Weeds could be Tough to Control with POST Herbicides this Year
Vince M. Davis, Extension Weed Scientist
Corn and soybean growers have encountered several challenges with controlling weeds with herbicides this season, and the current weather may cause that trend to continue. There have been a number of challenges, and most of them have been related to dry soil conditions. Unfortunately, the 7 to 10 day forecast doesn’t look to bring us much rain. Additionally, the early spring and the accumulated GDD’s early in the season with subsequent temperatures in May and early June fluctuating between normal and above normal has added to the problem. I first discussed the early spring concerns, particularly for no-till growers, in an article on May 3rd: https://ipcm.webhosting.cals.wisc.edu/download/wcm-pdf/WCM19_4.pdf. Since that time, there are several common scenarios that have played out that may help direct your scouting and management approaches for POST applied herbicides.
First, many parts of the state were wet for the first couple weeks of May, so most planting got underway after the first week of May in many areas. Unfortunately, most areas received very little rainfall the latter half of the month, and subsequently, many of the preemergence herbicides didn’t receive enough rainfall to fully ‘activate’. In some of those fields, the POST herbicides were applied early, and those fields need to be scouted again for later emerging weeds. Some weeds can often germinate later into the season and be a problem to control, such as: giant ragweed, pigweed species, yellow foxtail, fall panicum, and large crabgrass, and these fields may need a second POST herbicide application or pass of row cultivation to clean them up a final time.
In another scenario, the POST still has not been applied and the weeds are getting large. As the growth stage of corn advance, the options for applying POST herbicides diminish. In these situations, you may not have the ability to make ‘rescue’ applications, so make sure you chose a POST herbicide mixture and rate that is sufficient to control the weeds. This warning is important this year because we have received complaints that “glyphosate doesn’t seem to be ‘working’ well” this year. Some of this is likely due to the weeds being larger than normal. However, we have also noticed this in a few of our research trials this year, and it’s not just glyphosate herbicide, but the issue is that many of the weeds may be ‘hardened off’ due to the hot and dry conditions we’ve been experiencing. What I mean by ‘hardened off’ is a variety of plant changes including thicker cuticles making herbicide penetration more difficult, slower growth and respiration rates which may slow down translocation when herbicides do get into the plant, and potentially deeper roots and more advanced plant age(development) than the vegetative size (or shoot height) would indicate. Moreover, in several cases many weeds are bigger than they appear because they were not completely controlled during preplant tillage, but rather, they were injured and bent over in the soil but were not killed. When they re-grow they often grow in a new direction with distorted root/shoot development where some of the initial stem remains underground.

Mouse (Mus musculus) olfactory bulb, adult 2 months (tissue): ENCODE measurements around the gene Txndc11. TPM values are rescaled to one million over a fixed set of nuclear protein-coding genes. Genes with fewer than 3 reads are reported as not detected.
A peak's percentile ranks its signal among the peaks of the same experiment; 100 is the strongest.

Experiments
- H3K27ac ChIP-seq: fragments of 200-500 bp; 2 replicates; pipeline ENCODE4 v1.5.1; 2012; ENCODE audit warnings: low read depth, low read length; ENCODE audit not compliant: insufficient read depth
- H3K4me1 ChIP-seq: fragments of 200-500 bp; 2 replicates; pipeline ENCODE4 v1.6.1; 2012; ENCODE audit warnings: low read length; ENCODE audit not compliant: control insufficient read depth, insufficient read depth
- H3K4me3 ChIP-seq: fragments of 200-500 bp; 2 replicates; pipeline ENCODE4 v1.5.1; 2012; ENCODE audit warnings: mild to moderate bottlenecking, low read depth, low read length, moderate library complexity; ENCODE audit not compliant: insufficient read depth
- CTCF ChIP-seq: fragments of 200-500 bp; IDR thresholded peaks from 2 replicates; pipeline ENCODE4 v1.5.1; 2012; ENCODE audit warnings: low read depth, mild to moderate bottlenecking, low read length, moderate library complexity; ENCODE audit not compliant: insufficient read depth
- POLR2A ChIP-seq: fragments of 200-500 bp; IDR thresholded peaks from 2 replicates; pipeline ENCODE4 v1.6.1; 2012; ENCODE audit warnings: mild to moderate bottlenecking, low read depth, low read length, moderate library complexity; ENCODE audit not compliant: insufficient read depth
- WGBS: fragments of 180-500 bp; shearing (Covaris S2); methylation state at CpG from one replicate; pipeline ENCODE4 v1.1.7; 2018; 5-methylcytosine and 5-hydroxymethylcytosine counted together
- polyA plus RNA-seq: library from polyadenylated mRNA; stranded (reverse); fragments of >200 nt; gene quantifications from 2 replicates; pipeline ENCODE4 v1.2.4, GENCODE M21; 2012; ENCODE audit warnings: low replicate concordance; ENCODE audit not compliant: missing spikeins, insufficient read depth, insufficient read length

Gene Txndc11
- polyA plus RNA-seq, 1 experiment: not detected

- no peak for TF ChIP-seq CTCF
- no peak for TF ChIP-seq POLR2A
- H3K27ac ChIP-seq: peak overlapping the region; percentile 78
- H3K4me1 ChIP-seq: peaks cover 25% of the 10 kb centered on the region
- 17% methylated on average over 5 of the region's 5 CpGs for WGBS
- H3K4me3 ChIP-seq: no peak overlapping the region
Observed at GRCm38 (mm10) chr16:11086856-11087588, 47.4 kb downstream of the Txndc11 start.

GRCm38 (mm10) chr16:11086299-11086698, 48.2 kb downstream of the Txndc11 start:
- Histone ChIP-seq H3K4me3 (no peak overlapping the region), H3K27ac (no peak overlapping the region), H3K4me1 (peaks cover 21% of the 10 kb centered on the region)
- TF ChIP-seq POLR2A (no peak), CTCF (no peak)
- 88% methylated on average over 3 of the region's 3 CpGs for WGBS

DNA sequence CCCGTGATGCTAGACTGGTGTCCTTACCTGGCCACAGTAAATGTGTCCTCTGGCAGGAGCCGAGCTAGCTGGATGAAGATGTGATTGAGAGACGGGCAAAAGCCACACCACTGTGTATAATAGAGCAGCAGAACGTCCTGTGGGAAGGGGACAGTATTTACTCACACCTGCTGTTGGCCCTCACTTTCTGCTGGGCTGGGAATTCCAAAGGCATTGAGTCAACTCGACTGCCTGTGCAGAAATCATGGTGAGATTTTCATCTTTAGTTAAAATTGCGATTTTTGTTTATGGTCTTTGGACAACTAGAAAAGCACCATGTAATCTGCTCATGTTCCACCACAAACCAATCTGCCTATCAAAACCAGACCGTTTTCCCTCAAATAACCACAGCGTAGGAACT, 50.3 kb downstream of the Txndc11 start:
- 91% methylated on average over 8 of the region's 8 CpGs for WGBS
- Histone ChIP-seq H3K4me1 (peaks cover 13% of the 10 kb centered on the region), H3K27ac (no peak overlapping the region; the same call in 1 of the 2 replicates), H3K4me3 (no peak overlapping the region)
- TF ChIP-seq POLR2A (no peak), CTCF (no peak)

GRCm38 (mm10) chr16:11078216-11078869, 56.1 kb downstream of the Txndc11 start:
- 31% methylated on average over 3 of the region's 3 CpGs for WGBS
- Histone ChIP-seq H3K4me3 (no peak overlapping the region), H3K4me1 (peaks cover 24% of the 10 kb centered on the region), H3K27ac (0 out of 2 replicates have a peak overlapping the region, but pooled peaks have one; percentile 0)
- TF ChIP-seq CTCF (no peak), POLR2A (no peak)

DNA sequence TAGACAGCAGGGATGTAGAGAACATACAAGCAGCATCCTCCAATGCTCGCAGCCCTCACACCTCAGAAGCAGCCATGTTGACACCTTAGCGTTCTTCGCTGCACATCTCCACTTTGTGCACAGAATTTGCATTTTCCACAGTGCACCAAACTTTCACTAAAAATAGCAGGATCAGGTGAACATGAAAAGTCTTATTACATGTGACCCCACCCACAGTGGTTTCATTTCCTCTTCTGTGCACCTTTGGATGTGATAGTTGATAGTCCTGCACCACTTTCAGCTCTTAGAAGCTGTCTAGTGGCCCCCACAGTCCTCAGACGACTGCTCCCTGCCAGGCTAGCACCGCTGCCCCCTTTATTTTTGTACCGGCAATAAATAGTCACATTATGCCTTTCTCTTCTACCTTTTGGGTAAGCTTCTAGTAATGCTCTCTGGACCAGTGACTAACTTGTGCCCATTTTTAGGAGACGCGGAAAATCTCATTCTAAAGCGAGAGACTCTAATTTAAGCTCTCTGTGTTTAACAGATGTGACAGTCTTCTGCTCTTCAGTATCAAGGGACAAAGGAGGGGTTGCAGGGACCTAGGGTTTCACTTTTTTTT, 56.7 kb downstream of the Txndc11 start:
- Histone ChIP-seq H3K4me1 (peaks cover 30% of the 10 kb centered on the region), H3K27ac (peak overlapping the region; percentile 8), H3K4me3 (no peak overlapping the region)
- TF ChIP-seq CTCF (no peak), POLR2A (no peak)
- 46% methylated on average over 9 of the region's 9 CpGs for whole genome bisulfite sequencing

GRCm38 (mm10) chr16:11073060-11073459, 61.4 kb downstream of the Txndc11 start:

In many of these cases where the strategy will be to use glyphosate in Roundup Ready hybrids, pay attention to both crop stage and weed heights. In corn, the maximum glyphosate rate for single POST applications is 1.13 lb ae/acre, and there is a maximum of 2.26 lb ae/acre for the entire season. That translates to 32 fl oz/acre of Roundup Weathermax, or 48 fl oz/acre when using many generic glyphosate formulations that have a concentration of 3 lb equivalent glyphosate acid per gallon. Glyphosate applications can be made up to 8 developed collars (V8) or 30” corn, whichever occurs first. For both increased efficacy, and for glyphosate resistance stewardship, many late POST applications in corn with large/difficult to control broadleaves like giant or common ragweed and lambsquarters would be well advised to tank-mix 2.5 fl oz/acre Status herbicide + 0.25% v/v nonionic surfactant and 5 lb/100 gallon spray grade ammonium sulfate. In our plots where we’re investigating control options for giant ragweed, some of the plants where no preemergence herbicides were applied are already too big according to the Roundup label for the lower rates (less than 1.13 lb ae/acre) (Figure 1).
If you are struggling to control ragweeds or lambsquarters in your fields, here are some excellent resources that were assembled by a large group of weed scientist a couple of years ago in a series called “The Glyphosate, Weeds, and Crops Series”:
- Biology and Management of Giant Ragweed: http://www.extension.purdue.edu/extmedia/BP/GWC-12.pdf
- Biology and Management of Common Ragweed: http://www.extension.purdue.edu/extmedia/BP/GWC-14.pdf
- Biology and Management of Common Lambsquarters: http://www.extension.purdue.edu/extmedia/BP/GWC-11.pdf
- Understanding Glyphosate to Increase Performance: http://www.extension.purdue.edu/extmedia/gwc/gwc-2.pdf
Additionally, I included an article to review ways to increase performance of glyphosate. One important consideration this year, even though there is little suggestion or remedy, is to be concerned with excessive dust and the impact that may have on glyphosate efficacy this year.